Forum for Science, Industry and Business

Sponsored by:     3M 
Search our Site:

 

Small Alga – Great Effect

22.09.2015

In a new study, scientists from the ZMT have noted significant changes in the calcareous skeleton of the alga Halimeda as a result of a more acidic water environment. These may have an impact on the formation of tropical beaches and islands, as the calcareous structures of Halimeda are an important component of their sediments.

The acidification of the oceans is increasing inexorably. In particular, marine organisms with calcareous skeletons such as sea shells, corals or calcareous algae can suffer. In a new study, scientists from the Leibniz Center for Tropical Marine Ecology (ZMT) in Bremen have noted significant changes in the calcareous skeleton of the green alga Halimeda as a result of a more acidic water environment.


Halimeda opuntia

Photo: A. Wizemann, ZMT


Halimeda with calcareous needles

Photo: A. Wizemann, ZMT

These changes are an indication of the processes that occur at a lower pH level – that is, in more acidic water – in the skeleton of the calcareous alga. Since sandy beaches in many tropical regions largely consist of skeletal fragments of these algae, these changes may have an impact on the composition and formation of tropical beaches and islands.

In the seawater facility of the ZMT, the researchers exposed the Halimeda algae to water with a lower pH level, as may be found in many regions of the oceans 40 to 50 years from now. For the first time, the research group focused on the structure of the algal skeleton.

“While many studies on calcareous algae or corals have thus far only compared the quantity of calcareous skeleton produced at different pH values, we concentrated on the microstructure of the skeleton. For this purpose, we used our scanning electron microscope which can magnify the structures of animals and plants up to 100,000 times“, said biologist Andre Wizemann, one of the authors of the study.

As the researchers observed, the Halimeda alga forms a skeleton of fine calcareous needles, which are formed during the day at the cellular surface. At night these needles recrystallise – they partially dissolve and fuse to a dense, compact skeleton armor. Thus, the alga protects itself from predators and gains stability, so that it can survive at higher water flow, for example at the edges of coral reefs.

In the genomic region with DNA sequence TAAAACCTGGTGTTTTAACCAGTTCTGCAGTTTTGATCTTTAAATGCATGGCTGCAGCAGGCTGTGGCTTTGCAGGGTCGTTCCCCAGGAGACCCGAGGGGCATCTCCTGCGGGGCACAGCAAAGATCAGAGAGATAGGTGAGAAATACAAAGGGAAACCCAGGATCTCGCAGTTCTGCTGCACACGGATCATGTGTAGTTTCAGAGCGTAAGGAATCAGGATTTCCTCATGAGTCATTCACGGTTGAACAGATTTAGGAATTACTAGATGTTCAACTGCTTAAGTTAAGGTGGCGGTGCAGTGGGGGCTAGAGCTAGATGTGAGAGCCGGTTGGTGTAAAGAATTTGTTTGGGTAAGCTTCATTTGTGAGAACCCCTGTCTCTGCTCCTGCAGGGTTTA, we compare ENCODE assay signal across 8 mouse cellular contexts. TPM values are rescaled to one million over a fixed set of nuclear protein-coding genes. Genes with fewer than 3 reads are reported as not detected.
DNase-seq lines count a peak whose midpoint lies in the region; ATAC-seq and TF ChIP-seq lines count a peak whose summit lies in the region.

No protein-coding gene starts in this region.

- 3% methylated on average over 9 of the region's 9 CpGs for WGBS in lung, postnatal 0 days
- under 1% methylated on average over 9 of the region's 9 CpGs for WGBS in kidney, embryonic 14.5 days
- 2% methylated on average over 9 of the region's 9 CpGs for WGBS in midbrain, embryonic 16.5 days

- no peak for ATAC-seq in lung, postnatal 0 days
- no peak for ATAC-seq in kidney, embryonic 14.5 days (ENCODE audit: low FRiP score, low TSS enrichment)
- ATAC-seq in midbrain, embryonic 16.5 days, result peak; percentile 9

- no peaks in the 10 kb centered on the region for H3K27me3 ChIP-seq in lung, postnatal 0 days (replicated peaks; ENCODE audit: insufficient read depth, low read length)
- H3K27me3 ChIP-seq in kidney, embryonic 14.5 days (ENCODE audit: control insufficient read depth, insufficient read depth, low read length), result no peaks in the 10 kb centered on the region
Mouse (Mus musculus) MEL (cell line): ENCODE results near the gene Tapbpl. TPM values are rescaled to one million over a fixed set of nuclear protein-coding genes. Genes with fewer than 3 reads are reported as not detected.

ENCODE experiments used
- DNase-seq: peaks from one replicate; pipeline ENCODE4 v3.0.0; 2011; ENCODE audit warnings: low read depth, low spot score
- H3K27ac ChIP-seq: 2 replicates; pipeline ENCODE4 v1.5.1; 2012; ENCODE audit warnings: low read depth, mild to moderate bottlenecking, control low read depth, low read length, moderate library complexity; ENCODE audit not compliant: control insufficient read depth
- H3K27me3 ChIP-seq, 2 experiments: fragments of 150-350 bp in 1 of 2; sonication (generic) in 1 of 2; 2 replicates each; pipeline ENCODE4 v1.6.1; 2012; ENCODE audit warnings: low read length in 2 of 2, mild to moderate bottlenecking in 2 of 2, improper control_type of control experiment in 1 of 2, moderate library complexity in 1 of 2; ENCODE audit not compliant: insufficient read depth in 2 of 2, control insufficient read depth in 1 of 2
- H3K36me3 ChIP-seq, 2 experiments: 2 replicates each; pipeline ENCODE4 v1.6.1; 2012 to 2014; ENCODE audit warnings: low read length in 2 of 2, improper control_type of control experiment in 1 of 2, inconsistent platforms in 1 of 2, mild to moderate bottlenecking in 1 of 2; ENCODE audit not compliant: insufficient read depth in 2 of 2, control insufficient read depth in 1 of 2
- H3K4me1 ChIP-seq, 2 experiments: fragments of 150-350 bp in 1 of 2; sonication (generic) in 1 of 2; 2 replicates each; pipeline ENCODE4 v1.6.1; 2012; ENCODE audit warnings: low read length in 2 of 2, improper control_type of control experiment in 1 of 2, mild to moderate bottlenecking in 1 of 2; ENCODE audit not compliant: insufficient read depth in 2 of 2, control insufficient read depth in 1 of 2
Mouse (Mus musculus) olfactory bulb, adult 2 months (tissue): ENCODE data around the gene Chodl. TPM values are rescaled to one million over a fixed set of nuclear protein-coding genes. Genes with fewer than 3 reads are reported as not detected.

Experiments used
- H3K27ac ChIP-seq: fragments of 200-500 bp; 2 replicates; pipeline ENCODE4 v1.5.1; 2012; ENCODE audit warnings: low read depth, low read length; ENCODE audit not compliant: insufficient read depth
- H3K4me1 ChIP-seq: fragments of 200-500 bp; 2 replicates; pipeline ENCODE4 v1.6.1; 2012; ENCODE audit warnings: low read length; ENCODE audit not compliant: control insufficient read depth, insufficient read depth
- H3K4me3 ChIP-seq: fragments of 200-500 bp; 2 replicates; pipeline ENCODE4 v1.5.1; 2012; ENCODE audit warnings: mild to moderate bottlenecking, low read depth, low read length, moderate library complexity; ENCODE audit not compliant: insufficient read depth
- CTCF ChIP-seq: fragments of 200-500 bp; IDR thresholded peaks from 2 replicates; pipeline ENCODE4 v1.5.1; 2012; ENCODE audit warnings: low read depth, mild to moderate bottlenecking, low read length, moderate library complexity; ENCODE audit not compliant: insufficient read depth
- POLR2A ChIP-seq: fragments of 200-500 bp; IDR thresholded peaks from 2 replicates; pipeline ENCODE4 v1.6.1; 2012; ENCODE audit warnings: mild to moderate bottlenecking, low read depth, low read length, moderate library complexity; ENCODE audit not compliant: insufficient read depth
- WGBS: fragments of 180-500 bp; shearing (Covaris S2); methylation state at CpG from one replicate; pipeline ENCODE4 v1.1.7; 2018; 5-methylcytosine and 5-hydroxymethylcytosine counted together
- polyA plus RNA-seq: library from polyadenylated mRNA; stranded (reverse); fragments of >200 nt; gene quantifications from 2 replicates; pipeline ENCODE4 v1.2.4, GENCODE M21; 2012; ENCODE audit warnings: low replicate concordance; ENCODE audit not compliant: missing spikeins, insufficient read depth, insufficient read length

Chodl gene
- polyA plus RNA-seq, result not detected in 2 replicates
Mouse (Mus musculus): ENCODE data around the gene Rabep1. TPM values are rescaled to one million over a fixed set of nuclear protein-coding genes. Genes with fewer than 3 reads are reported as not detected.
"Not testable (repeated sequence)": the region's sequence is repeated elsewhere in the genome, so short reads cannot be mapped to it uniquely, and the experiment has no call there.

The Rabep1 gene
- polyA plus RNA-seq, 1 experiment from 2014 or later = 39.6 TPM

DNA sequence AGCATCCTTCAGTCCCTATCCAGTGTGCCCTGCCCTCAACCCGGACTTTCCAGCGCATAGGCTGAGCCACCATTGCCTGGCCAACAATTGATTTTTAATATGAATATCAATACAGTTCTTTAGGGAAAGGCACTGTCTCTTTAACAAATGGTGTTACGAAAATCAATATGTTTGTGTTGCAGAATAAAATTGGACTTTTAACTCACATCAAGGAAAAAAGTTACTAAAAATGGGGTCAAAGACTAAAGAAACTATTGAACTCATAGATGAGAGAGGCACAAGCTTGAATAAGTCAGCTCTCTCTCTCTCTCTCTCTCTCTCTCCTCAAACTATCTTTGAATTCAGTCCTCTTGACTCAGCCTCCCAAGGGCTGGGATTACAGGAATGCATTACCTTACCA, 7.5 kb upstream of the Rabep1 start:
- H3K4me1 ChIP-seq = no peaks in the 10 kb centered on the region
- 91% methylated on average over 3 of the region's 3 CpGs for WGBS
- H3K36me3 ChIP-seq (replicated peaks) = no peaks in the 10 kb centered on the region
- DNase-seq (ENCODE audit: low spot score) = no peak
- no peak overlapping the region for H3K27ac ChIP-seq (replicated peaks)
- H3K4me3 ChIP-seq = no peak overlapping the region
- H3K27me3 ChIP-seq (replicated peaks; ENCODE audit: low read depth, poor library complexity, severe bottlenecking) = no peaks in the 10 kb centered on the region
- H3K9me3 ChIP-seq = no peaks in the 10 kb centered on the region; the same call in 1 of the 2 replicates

However, such a massive skeleton can only form if the calcium saturation in the surrounding water is high. At a lower pH level the content of calcium carbonate in the sea decreases. “In the algae from the more acidic water we mainly found just the fine needles which were formed by the algal cells. While the calcium production of the alga was not hindered, it lacked the solid support structure because the process of recrystallisation was disturbed,” said Wizemann.

The small Halimeda algae may not seem very spectacular at first glance. “In warmer coastal regions, however, the calcareous structures of the dead Halimeda algae are an important component of sediments,” Wizemann added. “On the Caribbean islands their skeletal parts can comprise up to 50% of the beach sand.” If their calcareous skeleton is weak and brittle, this can have far-reaching consequences. The fine calcareous needles dissolve more easily in water than a compact skeleton does. Therefore, not much remains of the algae after their death. This in turn could have a negative effect on the formation of tropical beaches and coral reef islands, which consist largely of calcareous sediments.

Publication
Wizemann, A., Meyer, F.W., Hofmann, L.C., Wild, C., Westphal, H. (2015). Ocean acidification alters the calcareous microstructure of the green macro-alga Halimeda opuntia. Coral Reefs 34(3), pp. 941-954. DOI: 10.1007/s00338-015-1288-9.

Dr. Susanne Eickhoff | idw - Informationsdienst Wissenschaft